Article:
Incentives tailored to woo overseas Malaysians to return to the country are “discriminatory” toward locals, said a political analyst, adding that Malaysia should instead emulate characteristics of countries which attract foreign talents.
Institute for Democracy and Economic Affairs (Ideas) chief executive Wan Saiful Wan Jan said such policies will create another distinct class of Malaysians who get to enjoy special privileges that normal Malaysians who reside in the country would not.
“This is what the policies are doing. By giving preferential treatment including lower income taxes, you tell the rest of the country they don’t really matter.
“We will have different classes. The Bumiputera and those who return will get special privileges. And to me, this is unfair,” he said today at the public forum titled “Brain Drain: Who Gains? Who Sacrifices?” at a hotel in Kuala Lumpur.
A 2011 World Bank Report revealed that Malaysia was experiencing a huge brain drain compared with other countries, with almost a million of the country’s professional workforce reported to be working overseas.
The report said migration is caused by the imbalances of the New Economic Policy (NEP), with Indians and Chinese making up the highest numbers.
The World Bank warned that if the situation was not addressed as soon as possible, it would slow down the economy and halt the country’s development.
Following the report, Putrajaya set up TalentCorp and introduced programmes to lure Malaysian talents from overseas.
Numerous incentives were offered under TalentCorp’s Returning Expert Programme (REP), such as tax exemptions on cars the applicants would like to bring back to Malaysia, tax exemption of personal effects brought back, optional 15% tax rate on income for five consecutive years and PR status for spouses and children.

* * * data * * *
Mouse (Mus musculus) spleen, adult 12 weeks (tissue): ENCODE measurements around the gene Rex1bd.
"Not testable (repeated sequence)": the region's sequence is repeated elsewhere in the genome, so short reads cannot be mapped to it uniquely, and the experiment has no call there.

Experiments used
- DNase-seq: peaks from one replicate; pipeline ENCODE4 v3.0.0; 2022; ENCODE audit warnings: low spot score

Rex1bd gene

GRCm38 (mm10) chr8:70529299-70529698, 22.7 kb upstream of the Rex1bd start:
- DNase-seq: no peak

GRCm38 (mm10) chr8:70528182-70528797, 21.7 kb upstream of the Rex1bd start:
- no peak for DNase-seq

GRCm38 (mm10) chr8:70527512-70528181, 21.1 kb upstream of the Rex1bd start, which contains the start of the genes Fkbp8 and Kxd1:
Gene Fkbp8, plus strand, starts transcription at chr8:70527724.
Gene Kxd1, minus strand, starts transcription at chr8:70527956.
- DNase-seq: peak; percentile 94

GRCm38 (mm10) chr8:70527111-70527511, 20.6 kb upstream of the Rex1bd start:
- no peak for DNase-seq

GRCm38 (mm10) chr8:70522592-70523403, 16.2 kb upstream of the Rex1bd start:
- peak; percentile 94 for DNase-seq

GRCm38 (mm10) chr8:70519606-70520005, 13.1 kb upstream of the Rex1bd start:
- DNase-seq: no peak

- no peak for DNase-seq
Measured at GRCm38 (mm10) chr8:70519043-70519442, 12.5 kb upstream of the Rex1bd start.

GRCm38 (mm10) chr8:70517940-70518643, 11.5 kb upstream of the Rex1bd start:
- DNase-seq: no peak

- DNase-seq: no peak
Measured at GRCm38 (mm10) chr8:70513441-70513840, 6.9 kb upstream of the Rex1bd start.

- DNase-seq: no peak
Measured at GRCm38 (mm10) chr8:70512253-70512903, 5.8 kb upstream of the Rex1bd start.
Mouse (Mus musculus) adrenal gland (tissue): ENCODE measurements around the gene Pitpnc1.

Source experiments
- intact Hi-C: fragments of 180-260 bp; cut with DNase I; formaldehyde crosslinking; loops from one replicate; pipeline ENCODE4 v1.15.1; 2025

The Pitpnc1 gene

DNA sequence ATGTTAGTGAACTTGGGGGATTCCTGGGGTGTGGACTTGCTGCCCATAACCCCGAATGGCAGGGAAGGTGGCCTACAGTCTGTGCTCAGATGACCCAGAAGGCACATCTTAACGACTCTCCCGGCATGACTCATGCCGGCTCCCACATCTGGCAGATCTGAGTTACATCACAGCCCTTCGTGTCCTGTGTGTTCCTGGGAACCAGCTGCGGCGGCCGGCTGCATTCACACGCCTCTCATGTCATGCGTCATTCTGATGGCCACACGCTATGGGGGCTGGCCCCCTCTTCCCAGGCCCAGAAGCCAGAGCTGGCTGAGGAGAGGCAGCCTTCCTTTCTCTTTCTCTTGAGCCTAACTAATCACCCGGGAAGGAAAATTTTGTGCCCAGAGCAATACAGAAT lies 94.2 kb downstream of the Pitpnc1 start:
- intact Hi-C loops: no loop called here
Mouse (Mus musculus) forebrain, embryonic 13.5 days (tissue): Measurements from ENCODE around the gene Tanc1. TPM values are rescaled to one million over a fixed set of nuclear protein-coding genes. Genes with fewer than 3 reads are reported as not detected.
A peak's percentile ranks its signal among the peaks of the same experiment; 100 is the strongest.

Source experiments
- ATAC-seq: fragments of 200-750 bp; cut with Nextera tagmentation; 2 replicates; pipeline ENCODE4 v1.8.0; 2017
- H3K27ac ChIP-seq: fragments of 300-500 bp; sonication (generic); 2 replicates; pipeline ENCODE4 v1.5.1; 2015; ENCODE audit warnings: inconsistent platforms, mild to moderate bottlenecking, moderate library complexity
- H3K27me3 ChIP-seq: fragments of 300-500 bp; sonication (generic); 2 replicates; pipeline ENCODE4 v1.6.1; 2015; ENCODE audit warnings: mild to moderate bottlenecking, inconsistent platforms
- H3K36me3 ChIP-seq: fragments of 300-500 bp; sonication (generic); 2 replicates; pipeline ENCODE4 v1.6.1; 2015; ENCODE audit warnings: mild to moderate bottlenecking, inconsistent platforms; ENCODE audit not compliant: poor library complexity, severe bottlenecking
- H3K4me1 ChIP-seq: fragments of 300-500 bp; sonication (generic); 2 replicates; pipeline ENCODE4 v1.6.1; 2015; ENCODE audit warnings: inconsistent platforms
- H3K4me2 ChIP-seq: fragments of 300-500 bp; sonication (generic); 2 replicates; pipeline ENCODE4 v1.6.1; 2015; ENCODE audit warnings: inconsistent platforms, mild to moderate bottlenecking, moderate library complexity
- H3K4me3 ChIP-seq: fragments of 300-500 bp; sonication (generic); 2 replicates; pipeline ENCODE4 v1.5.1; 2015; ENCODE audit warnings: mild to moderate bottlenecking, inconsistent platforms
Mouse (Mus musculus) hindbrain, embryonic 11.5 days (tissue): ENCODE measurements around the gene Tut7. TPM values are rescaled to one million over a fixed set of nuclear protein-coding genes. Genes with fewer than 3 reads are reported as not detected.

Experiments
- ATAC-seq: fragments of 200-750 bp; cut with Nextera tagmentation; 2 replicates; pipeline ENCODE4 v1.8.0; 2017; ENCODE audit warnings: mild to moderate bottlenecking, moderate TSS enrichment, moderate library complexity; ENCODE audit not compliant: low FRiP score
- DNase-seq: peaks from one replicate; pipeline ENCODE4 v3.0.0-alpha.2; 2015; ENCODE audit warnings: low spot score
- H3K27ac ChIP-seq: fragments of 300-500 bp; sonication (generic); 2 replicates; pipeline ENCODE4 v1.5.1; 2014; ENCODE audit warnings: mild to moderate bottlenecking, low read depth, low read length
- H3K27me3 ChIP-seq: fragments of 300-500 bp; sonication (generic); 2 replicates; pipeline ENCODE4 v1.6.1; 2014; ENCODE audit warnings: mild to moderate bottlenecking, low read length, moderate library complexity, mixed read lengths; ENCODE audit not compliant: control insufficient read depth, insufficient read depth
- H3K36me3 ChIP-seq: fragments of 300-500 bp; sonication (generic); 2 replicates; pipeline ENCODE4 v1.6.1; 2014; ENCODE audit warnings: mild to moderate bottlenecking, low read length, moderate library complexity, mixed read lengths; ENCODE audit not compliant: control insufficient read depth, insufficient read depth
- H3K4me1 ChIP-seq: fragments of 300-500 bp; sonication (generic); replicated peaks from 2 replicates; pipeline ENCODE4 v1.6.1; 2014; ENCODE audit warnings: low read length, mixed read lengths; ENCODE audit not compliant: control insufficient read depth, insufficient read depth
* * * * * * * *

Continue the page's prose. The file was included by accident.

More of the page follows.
We need politicians to reclaim their brains first, step up their game and lead the way we talk. – Wan Saiful
Based on his own experiences, Wan Saiful who spent 16 years in the United Kingdom and returned to Malaysia in 2009 with his family under a similar programme, said incentives mostly do not matter much to those who had already made up their minds to come back.
“We cannot continue to use discriminatory methods to encourage people to come back. We should instead emulate the characteristics of countries that attract people to go and work there, there must be something right, they are open to talent and do not discriminate anyone.
“If the environment is right and welcoming with all the elements of meritocracy and freedom, we don’t need such incentives,” he said, in calling for Malaysia to emulate the characteristics of these foreign nations instead of coming up with temporary incentives.
Another issue for Malaysia to look into, said Wan Saiful, is the need to ensure an overall healthy political environment where discourse can be conducted freely.
In his message to politicians from both sides of the divide, he said they should not assume that the public only wants to hear about petty things.
Instead, politicians need to grow up, step up and talk about things that matter.
“We need politicians to reclaim their brains first, step up their game and lead the way we talk,” he said to laughter from the floor.
TalentCorp chief executive officer Johan Mahmood Merican said there is an effort to drive transformation at government level and many of those in the administration are committed to change.
“We want to move the economy to make Malaysia into a developed nation but to get there, we need to bring in the right talent and we need to use measures which Wan Saiful refers to as discriminatory.
“At the end of the day, we need to make tough measures to build up momentum,” he said.
He said its REP is to catalyse the return of Malaysians who do not necessarily want to be fully compensated with incentives.
“So some won’t come back no matter what, while some will,” he said.